AB (Third-party provision of accommodation) [2008] UKAIT 00018 - Paragraph 281(iv) of HC 395 does not prohibit the provision of accommodation by a third party. 13. So far as accommodation is concerned they need to show that they will have a home that they will be able to call their own however that home is provided. The accommodation must be adequate, but the rule does not require. anything about the source of it

MK (Family reunion policy: scope) Somalia [2008] UKAIT 00020 - The wording of paragraph 16.2 of Diplomatic Services Procedures on family reunion is clear with regard to the family members who are entitled to family reunion under that policy. There is no scope for arguing that other family members fall within it.

LK (EEA Regulation 10(3) - "direct descendant" - "attending") Kenya [2008] UKAIT 00019 - (1) Regulation 10(3) of the Immigration (European Economic Area) Regulations 2006 can only properly be interpreted as applying to a person who is a direct descendant of a person as defined in Regulation 10(3)(a), and who was actually attending an education course at the prescribed time. (2) Acceptance on a course, even if unequivocal, is not attendance.

NH (VIETNAM) v SECRETARY OF STATE FOR THE HOME DEPARTMENT 7/3/2008 N, a Vietnamese national, was a member of a religion subject to Vietnamese Government control. N was arrested and mistreated by the Vietnamese authorities for subscribing to that religion. She alleged that the worst incident of detention occurred when she was detained for three months in a labour camp where she was forced to partake in manual, hard labour. On release from that camp she fled to the United Kingdom and applied to the secretary of state to grant her asylum. N's appeal to an adjudicator was dismissed. Subsequently, the AIT remitted the case for reconsideration. N's appeal was again dismissed and her second appeal to the AIT was also dismissed. The AIT's final decision was premised solely upon N's failure to demonstrate a significant risk of persecution if returned to Vietnam. N submitted that (1) the AIT had considered her position only in relation to her appeal under Article 3 and not in relation to her appeal under Article 9 of the Convention. She argued that she was entitled to a decision in relation to that aspect of her appeal and the failure by the AIT to give one was a material error of law; (2) the nature of N's case and the facts therein gave rise to an implicit engagement of Articles 4(2) and 5 of the Convention. N argued that the tests involved when considering whether there would be a breach of those Articles was akin to "obviousness" and was a far lower hurdle than the tests involved in Art.3 and Art.9 and accordingly the AIT's failure to address itself to a consideration of those Articles materially affected N's appeal and was an error of law.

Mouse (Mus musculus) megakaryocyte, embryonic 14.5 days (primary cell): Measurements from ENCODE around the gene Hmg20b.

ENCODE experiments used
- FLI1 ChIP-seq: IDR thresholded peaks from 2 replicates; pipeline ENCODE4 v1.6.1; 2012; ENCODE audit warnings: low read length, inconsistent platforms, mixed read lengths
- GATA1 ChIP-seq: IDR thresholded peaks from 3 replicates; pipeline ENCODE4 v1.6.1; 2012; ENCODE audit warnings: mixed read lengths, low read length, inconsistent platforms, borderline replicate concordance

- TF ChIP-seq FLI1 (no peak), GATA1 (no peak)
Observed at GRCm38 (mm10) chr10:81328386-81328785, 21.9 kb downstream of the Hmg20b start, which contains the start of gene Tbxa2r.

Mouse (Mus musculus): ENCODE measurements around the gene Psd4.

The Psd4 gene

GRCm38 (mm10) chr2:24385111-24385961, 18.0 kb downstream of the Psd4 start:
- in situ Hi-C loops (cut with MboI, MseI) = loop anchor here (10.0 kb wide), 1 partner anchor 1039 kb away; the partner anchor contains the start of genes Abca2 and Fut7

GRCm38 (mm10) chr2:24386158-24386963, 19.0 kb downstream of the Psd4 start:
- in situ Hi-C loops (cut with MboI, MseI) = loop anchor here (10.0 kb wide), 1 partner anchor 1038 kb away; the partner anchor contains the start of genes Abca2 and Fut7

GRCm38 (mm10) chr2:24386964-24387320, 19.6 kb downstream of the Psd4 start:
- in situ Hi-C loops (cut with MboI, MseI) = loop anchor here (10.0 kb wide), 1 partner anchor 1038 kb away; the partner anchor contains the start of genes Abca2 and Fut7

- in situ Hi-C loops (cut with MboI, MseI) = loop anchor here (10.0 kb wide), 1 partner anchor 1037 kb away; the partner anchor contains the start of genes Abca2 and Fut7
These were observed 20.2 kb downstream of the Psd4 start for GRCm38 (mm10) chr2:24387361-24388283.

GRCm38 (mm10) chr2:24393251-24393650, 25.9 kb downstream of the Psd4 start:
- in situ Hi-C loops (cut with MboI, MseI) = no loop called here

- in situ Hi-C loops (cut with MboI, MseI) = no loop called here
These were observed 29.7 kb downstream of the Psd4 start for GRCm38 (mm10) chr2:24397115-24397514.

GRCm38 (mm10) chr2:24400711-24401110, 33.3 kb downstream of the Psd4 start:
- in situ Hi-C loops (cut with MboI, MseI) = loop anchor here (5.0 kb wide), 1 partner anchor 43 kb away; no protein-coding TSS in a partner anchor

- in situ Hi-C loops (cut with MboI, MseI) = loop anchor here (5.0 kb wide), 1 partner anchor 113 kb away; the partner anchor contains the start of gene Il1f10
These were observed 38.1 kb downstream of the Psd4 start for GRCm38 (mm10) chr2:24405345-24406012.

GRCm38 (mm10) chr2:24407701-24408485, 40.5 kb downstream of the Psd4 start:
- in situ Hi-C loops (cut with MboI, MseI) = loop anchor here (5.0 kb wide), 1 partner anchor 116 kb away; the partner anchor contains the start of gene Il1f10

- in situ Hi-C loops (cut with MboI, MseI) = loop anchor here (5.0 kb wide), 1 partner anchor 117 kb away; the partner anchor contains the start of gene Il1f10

HELD: (1) The AIT premised its decision solely on N's appeal under Art.3 whilst disregarding the live issue of Art.9. Rightly, the secretary of state conceded that a decision so framed was a material error of law having regard to the unanswered submissions in relation to N's appeal under Art.9. Accordingly the case was remitted for reconsideration. (2) The test in relation to Art.4(2) and Art.5 might have been dissimilar to the applicable tests under Art.3 and Art.9 but the issue was unclear. Nevertheless, whilst the facts in the instant case did give rise to an implied engagement of Art.4(2) and Art.5, the effect or otherwise of such an engagement was something for a specialist tribunal of fact to consider rather than the Court of Appeal. It would be wholly unsatisfactory for the instant court to adjudicate on N's appeal under Art.4(2) and Art.5 on the basis of hypothetical and incomplete facts in relation to those Articles in advance of a reconsideration of her appeal under Art.9. Accordingly the matter was remitted along with the substantive appeal to the AIT for a full and final determination of the entire appeal.